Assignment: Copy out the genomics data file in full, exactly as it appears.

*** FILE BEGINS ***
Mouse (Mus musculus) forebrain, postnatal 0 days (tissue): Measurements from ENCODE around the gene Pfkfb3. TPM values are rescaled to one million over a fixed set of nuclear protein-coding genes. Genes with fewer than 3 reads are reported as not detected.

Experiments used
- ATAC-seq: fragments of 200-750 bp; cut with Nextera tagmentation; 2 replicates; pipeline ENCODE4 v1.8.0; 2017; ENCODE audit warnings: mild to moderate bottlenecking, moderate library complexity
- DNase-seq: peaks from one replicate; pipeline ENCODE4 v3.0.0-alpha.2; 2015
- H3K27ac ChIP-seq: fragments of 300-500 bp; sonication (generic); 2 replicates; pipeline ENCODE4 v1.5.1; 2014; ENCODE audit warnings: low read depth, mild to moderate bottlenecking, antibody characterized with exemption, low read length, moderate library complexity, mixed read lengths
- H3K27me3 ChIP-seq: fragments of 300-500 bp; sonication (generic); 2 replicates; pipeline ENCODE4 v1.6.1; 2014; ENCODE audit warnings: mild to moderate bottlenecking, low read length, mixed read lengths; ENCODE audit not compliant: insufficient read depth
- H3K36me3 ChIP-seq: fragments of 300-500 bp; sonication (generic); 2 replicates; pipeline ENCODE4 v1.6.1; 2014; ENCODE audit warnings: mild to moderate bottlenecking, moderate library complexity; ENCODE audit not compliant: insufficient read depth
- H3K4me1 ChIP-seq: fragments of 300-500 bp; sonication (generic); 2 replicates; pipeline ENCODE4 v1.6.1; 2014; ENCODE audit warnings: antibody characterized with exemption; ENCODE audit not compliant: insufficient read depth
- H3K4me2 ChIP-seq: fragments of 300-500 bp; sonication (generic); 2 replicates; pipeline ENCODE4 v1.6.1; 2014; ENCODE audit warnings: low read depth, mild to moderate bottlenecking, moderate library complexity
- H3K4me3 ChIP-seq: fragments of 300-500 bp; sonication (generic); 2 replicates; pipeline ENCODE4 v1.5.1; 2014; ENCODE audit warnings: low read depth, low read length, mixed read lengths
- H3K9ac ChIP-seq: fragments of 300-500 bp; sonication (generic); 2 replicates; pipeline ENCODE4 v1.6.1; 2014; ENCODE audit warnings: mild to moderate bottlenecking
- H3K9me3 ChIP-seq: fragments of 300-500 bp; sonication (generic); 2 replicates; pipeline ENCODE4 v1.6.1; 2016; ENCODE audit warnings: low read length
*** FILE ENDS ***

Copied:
Mouse (Mus musculus) forebrain, postnatal 0 days (tissue): Measurements from ENCODE around the gene Pfkfb3. TPM values are rescaled to one million over a fixed set of nuclear protein-coding genes. Genes with fewer than 3 reads are reported as not detected.

Experiments used
- ATAC-seq: fragments of 200-750 bp; cut with Nextera tagmentation; 2 replicates; pipeline ENCODE4 v1.8.0; 2017; ENCODE audit warnings: mild to moderate bottlenecking, moderate library complexity
- DNase-seq: peaks from one replicate; pipeline ENCODE4 v3.0.0-alpha.2; 2015
- H3K27ac ChIP-seq: fragments of 300-500 bp; sonication (generic); 2 replicates; pipeline ENCODE4 v1.5.1; 2014; ENCODE audit warnings: low read depth, mild to moderate bottlenecking, antibody characterized with exemption, low read length, moderate library complexity, mixed read lengths
- H3K27me3 ChIP-seq: fragments of 300-500 bp; sonication (generic); 2 replicates; pipeline ENCODE4 v1.6.1; 2014; ENCODE audit warnings: mild to moderate bottlenecking, low read length, mixed read lengths; ENCODE audit not compliant: insufficient read depth
- H3K36me3 ChIP-seq: fragments of 300-500 bp; sonication (generic); 2 replicates; pipeline ENCODE4 v1.6.1; 2014; ENCODE audit warnings: mild to moderate bottlenecking, moderate library complexity; ENCODE audit not compliant: insufficient read depth
- H3K4me1 ChIP-seq: fragments of 300-500 bp; sonication (generic); 2 replicates; pipeline ENCODE4 v1.6.1; 2014; ENCODE audit warnings: antibody characterized with exemption; ENCODE audit not compliant: insufficient read depth
- H3K4me2 ChIP-seq: fragments of 300-500 bp; sonication (generic); 2 replicates; pipeline ENCODE4 v1.6.1; 2014; ENCODE audit warnings: low read depth, mild to moderate bottlenecking, moderate library complexity
- H3K4me3 ChIP-seq: fragments of 300-500 bp; sonication (generic); 2 replicates; pipeline ENCODE4 v1.5.1; 2014; ENCODE audit warnings: low read depth, low read length, mixed read lengths
- H3K9ac ChIP-seq: fragments of 300-500 bp; sonication (generic); 2 replicates; pipeline ENCODE4 v1.6.1; 2014; ENCODE audit warnings: mild to moderate bottlenecking
- H3K9me3 ChIP-seq: fragments of 300-500 bp; sonication (generic); 2 replicates; pipeline ENCODE4 v1.6.1; 2016; ENCODE audit warnings: low read length